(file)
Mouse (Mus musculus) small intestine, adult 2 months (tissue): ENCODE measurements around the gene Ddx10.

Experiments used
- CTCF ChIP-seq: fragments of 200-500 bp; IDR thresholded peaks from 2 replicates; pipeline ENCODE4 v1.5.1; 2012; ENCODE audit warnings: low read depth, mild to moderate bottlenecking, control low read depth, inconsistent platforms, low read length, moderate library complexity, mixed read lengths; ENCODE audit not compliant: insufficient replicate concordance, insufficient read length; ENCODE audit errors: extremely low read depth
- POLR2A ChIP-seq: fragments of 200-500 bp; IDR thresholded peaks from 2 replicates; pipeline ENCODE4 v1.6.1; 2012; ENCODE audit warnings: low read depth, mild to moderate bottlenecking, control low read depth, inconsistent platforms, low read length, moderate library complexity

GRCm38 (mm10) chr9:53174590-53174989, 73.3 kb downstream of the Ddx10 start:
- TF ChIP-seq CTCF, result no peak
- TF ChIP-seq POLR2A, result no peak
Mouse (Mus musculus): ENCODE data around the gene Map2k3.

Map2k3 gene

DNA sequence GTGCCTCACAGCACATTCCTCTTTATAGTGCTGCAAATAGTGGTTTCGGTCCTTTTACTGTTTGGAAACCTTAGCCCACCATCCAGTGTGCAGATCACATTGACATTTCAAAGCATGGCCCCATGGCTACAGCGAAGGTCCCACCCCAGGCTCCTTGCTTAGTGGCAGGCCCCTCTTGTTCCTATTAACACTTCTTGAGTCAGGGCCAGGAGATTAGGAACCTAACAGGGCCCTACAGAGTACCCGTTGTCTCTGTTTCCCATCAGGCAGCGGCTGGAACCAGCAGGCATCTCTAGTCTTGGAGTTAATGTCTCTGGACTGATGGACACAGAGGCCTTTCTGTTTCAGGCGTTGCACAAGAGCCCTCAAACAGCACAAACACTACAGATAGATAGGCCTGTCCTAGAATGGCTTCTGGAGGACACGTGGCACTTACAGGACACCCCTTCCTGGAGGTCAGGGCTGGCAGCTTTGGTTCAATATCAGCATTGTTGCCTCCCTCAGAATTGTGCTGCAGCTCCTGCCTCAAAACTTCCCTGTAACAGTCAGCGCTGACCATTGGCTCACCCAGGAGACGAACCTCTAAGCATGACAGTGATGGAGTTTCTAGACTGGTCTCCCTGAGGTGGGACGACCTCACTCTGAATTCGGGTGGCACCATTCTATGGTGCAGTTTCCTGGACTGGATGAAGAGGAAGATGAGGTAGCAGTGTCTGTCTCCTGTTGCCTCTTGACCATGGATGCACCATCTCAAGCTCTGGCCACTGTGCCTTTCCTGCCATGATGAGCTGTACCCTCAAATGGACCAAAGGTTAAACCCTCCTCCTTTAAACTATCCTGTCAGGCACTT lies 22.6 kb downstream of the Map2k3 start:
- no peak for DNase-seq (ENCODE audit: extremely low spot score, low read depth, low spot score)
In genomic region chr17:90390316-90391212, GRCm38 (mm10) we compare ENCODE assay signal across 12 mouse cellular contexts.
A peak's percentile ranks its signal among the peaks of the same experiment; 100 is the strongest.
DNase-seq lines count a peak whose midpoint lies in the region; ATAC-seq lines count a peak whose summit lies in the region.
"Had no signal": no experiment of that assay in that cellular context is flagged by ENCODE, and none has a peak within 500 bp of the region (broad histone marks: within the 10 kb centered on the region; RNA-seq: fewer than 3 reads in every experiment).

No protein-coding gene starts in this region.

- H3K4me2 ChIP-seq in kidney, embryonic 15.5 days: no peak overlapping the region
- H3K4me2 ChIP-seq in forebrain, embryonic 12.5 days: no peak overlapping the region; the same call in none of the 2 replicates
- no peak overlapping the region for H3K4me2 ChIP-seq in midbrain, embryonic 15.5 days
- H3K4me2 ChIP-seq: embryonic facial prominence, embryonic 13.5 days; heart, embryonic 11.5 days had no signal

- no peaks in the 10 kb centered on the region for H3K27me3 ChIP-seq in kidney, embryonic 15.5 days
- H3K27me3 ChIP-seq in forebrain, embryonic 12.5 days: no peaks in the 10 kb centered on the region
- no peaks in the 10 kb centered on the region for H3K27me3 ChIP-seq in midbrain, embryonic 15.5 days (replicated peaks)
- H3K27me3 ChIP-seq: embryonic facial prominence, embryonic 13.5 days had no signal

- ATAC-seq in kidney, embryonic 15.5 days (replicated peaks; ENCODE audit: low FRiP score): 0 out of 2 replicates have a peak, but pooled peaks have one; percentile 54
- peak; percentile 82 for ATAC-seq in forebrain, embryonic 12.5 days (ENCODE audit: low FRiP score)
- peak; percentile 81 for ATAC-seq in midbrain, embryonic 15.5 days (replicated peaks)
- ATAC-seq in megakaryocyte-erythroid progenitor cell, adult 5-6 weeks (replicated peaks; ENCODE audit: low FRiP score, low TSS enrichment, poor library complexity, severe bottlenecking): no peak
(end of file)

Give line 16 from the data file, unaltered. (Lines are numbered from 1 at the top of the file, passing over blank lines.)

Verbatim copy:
No protein-coding gene starts in this region.